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Newman v. Social Security

United States District Court, N.D. Illinois, Eastern Division

November 12, 2014

WILLIAM R. NEWMAN, Plaintiff,
v.
SOCIAL SECURITY, Defendant.

MEMORANDUM OPINION AND ORDER

MILTON I. SHADUR, Senior District Judge.

William Newman ("Newman") has mistakenly employed the Clerk's-Office-supplied form of "Complaint for Violation of Constitutional Rights" to launch an attempted attack on the decision by Administrative Law Judge William Mackowiak ("ALJ Mackowiak") (a copy of which is attached to Newman's Complaint) that had ruled adversely on Newman's invocation of the Social Security Act ("Act") to obtain disability insurance benefits. ALJ Mackowiak's July 18, 2013 decision held that Newman was not disabled under the Act's §§ 216(i) and 223(d).

What Newman obviously does not understand is that the Act does not permit a litigant to go directly from an ALJ's adverse decision to the federal courts without having pursued and exhausted the remedies available at the administrative stage - remedies that must be pursued to give rise to a judicially reviewable final decision of the Commissioner of Social Security. In that respect, here is the first sentence of 42 U.S.C. § 405(g):

Any individual, after any final decision of the Commissioner of Social Security made after a hearing to which he was a party, irrespective of the amount in controversy, may obtain a review of such decision by a civil action commenced within sixty days after the mailing to him of notice of such decision or within such further time.

In turn, 20 CFR § 404.900[1] explains in detail the process of administrative review whose exhaustion is necessary to give rise to a "final decision of the Commissioner of Social Security." Reg. § 404.900(a) states in relevant part:

(3) Hearing before an administrative law judge. If you are dissatisfied with the reconsideration determination, you may request a hearing before an administrative law judge.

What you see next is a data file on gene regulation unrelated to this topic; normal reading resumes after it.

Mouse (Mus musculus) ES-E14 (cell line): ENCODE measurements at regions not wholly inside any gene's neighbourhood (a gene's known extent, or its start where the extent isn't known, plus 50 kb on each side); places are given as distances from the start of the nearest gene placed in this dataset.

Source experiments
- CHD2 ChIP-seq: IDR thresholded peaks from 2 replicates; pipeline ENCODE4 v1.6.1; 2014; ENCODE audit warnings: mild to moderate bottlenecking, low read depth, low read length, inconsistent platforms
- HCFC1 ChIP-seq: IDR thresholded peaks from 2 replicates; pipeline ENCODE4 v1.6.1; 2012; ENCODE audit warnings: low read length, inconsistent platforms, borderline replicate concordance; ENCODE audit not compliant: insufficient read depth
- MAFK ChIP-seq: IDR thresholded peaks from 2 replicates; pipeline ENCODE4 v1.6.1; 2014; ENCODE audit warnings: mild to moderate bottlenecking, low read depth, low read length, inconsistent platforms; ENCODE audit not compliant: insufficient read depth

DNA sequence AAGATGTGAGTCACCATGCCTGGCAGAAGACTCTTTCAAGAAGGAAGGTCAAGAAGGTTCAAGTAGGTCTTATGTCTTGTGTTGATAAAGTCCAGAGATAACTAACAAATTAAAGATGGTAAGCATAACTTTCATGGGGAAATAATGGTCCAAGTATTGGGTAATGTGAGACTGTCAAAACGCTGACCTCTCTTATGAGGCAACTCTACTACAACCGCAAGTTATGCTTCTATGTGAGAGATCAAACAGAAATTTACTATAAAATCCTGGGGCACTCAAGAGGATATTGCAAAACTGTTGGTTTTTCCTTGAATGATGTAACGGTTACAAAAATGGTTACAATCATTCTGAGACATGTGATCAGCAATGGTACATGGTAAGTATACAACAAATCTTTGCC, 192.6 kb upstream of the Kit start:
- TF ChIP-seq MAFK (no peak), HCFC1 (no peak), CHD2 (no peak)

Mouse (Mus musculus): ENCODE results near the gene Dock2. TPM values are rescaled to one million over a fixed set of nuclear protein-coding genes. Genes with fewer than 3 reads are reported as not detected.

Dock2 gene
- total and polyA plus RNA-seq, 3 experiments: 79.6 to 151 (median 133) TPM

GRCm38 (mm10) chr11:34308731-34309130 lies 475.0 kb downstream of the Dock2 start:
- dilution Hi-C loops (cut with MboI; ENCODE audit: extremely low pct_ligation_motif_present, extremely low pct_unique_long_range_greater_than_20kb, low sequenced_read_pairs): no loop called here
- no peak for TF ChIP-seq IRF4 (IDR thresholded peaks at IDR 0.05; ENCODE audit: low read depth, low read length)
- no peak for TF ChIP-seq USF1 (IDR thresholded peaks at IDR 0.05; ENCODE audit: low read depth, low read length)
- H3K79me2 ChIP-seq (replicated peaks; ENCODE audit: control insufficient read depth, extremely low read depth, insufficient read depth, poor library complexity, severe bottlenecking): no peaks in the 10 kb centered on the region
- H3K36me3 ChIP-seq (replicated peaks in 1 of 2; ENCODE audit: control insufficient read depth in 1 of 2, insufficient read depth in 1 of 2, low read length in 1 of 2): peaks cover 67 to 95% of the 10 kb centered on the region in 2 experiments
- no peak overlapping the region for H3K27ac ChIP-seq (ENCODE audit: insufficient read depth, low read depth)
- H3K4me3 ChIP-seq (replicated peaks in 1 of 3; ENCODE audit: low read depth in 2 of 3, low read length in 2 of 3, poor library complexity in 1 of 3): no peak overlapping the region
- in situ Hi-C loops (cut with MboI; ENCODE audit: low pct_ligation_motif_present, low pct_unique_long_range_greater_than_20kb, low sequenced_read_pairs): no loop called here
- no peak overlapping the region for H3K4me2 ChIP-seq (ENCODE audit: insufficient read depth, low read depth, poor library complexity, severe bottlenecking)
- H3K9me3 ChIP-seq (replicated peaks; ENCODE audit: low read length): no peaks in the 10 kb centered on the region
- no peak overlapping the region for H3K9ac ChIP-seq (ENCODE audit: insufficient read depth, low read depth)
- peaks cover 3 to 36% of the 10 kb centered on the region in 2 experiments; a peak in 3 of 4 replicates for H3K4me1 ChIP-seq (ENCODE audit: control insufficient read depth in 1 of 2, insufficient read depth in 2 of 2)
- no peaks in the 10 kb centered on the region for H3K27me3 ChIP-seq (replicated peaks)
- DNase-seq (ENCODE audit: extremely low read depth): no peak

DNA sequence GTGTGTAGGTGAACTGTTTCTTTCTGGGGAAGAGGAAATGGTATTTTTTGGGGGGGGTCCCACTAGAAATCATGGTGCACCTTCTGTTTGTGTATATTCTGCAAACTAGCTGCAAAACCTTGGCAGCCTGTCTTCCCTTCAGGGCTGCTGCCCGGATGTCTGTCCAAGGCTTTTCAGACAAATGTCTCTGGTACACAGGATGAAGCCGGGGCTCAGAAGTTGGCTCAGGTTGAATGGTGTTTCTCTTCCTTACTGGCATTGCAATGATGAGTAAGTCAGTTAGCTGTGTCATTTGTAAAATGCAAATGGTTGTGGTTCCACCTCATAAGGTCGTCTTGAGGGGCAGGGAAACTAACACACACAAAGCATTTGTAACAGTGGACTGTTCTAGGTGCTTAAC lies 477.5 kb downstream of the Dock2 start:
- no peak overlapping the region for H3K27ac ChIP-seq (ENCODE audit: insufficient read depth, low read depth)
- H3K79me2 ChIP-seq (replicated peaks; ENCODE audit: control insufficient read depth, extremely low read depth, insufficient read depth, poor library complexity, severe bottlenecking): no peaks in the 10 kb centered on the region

(4) Appeals Council review. If you are dissatisfied with the decision of the administrative law judge, you may request that the Appeals Council review the decision.
(5) Federal court review. When you have completed the steps of the administrative review process listed in paragraphs (a)(1) through (a)(4) of this section, we will have made our final decision. If you are dissatisfied with our final decision, you may request judicial review by filing an action in a Federal district court.

Then Reg. § 404.900(b) concludes by stating:

If you are dissatisfied in the review process, but do not take the next step within the stated time period, you will lose your right to further administrative review and your right to judicial review, unless you can show us that there was good cause for your failure to make a timely request for review.

Because Newman provides no explanation other than his Complaint ¶ 7 allegation that ALJ Mackowiak "denied disability" and his Complaint ¶ 10 statement that simply rehashes in summary form the same contentions that the ALJ found inadequate to the task, he has simply flunked the requirement that he provide "good cause" for failing to seek administrative review. Hence no basis exists for his entering the federal courthouse door to seek judicial relief.

Both the Complaint and this action are therefore dismissed, and that renders Newman's accompanying In Forma Pauperis Application (Dkt. 3) and Motion for Attorney Representation ("Motion") (Dkt. 4) moot. Accordingly both of them are denied on mootness grounds.[2]


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